Despite the very small percentage of the population willing to consider running such a distance, there is also a limited number of events available, and only a few races that really capture the imagination of the runners wanting to participate. Therefore it is considerably more difficult to secure an entry for a major 100-mile race than it is to secure an entry for a major marathon such as New York or London. I went for a three-pronged strategy in my 100-mile race applications for 2013, with all races taking place in the US.
First up was the Western States Endurance Run, the world’s oldest (and generally considered the most prestigious) 100-mile trail race. As a point-to-point race between Squaw Valley and Auburn in California, the race has a net descent although it still features around 5,500 metres of ascent (but 7,000 metres of descent). The race runs through a protected wilderness designation that would normally forbid the race from taking place, but since the race pre-dates the protection of the area the organisers were given congressional permission to continue running the event with the proviso that they could only allow as many participants as ran in the year the protected designation was declared. As such the race is limited to 369 competitors per year based on a 5-year rolling average. Entry to the race is through a lottery process that is oversubscribed by a factor of around 10 each year. Entrants must have completed one of a select number of qualifying races before being allowed entry into the lottery.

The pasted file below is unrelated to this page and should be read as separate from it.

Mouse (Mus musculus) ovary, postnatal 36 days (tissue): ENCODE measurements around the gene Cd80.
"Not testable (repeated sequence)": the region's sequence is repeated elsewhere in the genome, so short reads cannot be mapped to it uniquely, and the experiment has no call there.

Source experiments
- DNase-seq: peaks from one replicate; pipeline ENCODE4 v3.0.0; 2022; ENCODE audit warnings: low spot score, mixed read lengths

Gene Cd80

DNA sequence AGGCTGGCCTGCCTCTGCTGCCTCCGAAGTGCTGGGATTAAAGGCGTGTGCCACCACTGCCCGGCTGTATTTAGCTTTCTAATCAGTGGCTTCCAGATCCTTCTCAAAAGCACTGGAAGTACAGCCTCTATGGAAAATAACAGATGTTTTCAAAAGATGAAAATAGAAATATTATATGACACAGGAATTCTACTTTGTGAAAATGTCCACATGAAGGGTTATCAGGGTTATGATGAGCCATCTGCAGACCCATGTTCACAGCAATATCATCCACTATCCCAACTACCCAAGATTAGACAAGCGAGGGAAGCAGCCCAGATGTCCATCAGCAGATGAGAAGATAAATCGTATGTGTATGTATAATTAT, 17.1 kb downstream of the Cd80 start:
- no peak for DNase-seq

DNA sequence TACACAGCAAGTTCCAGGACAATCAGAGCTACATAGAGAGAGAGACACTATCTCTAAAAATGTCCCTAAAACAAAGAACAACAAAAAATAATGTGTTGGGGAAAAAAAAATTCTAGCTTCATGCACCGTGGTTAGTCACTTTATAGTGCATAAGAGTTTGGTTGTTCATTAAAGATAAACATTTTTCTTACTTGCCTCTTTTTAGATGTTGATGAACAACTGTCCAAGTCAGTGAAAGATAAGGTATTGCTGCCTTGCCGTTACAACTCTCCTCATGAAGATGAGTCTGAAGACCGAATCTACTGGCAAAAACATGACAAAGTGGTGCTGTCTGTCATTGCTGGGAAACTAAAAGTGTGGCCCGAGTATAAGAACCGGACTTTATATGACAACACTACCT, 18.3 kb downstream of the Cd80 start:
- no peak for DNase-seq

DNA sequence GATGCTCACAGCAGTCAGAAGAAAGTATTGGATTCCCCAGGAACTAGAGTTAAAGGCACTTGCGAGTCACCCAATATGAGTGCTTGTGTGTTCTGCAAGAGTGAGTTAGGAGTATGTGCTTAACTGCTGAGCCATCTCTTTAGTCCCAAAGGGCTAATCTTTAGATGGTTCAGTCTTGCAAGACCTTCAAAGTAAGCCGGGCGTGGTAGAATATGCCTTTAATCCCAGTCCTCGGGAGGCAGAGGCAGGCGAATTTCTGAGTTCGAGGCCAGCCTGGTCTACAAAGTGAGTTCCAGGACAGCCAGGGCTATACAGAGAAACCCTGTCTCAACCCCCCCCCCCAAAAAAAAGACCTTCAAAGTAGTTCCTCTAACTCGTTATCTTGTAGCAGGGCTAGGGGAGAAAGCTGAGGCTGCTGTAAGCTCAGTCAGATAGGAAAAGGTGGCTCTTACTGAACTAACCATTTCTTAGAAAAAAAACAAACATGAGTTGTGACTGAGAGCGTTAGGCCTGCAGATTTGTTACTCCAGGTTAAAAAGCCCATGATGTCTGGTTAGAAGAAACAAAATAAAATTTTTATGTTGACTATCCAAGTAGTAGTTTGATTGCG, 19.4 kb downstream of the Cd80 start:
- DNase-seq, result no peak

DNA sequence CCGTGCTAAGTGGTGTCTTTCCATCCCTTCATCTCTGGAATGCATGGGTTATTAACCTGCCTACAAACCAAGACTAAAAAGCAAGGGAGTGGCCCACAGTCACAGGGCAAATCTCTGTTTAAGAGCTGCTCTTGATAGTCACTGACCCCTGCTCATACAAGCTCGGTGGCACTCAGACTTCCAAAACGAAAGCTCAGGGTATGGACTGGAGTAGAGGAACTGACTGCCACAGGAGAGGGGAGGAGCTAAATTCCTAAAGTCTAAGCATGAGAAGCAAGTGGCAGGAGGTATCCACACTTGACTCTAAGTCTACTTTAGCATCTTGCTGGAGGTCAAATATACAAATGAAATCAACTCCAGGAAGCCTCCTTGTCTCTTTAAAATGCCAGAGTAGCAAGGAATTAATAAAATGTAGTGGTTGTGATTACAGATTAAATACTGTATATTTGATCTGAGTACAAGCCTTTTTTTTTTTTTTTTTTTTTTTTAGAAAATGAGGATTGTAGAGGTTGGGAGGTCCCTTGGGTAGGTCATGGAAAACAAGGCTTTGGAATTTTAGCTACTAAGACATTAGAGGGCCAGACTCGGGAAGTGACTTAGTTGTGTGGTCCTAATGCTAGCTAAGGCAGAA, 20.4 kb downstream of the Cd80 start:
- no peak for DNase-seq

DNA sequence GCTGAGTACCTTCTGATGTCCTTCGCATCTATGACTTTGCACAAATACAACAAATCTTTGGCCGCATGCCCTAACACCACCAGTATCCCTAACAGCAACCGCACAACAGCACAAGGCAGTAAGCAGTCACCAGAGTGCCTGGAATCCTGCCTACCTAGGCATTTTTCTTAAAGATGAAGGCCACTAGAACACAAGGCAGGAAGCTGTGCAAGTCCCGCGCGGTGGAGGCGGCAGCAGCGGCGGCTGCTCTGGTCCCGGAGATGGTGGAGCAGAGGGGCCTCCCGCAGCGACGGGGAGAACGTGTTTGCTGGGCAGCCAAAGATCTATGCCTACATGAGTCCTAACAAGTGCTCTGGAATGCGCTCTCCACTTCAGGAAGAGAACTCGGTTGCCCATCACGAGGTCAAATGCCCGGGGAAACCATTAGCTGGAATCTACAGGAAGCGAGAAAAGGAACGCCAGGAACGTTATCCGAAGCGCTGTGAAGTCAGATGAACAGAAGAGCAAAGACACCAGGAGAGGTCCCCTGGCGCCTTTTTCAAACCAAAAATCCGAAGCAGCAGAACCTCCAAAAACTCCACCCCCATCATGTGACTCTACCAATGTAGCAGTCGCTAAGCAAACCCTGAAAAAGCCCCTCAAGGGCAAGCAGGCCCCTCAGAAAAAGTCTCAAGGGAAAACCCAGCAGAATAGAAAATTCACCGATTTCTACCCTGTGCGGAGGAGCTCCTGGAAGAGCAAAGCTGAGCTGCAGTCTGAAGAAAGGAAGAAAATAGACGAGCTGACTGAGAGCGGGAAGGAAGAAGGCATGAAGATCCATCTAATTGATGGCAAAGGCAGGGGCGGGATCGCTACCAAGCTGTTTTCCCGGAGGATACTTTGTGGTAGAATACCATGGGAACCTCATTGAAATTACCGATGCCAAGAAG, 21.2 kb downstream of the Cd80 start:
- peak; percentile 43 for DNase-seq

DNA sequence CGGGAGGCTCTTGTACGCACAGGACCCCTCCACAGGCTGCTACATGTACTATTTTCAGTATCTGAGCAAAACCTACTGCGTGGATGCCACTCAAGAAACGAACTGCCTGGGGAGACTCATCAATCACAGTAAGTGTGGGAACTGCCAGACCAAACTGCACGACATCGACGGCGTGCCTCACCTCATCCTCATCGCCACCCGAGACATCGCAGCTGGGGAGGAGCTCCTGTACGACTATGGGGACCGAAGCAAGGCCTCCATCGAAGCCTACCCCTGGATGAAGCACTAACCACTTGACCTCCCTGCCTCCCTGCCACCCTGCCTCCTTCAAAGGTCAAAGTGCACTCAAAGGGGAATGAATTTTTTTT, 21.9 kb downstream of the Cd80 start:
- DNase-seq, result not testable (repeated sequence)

This is actually being published after the race, but this is what I would have posted had I started this blog a few weeks earlier. It provides some useful background for those who will read my soon-to-be-posted race report.
The Leadville Trail 100 is a race that was added to my bucket list in the last couple of years. When it comes to road running it was the Comrades and Boston Marathons that were at the top of my list, and when it comes to trail running it was Leadville that piqued my interest. I cannot accurately recall when I first learnt about Leadville, but it was either while reading Chris MacDougall’s brilliant book “Born to Run” or Dean Karnazes’ “Ultramarathon Man: Confessions of an All-Night Runner”. I am unsure whether my first reaction was an immediate desire to sign up, but I imagine that I more likely thought it sounded a little bit (or maybe a lot) crazy. But at some point I realised that completing a 100-mile foot race was not only feasible but actually desirable (and maybe even enjoyable). Yes, I did just mention 100-mile race and enjoyable in the same sentence and no, I did not miss a negative in there.
In November 2011 I signed up for the Leadville Trail 100 to be run on 18-19 August 2012, and that left me with only a few things to do: complete a training plan with ludicrous mileage, get my mind around the fact that I would need to run for approximately one entire day, and plan to fly to the other side of the world in order to do that.
But what is the Leadville Trail 100?
For those with a short attention span: Leadville Trail 100 is a 100-mile (161 km) race completed entirely at altitude incorporating a dual ascent of Hope Pass (elevation 3,822 metres). And if you want more stats, more history, and hopefully more useful details read on.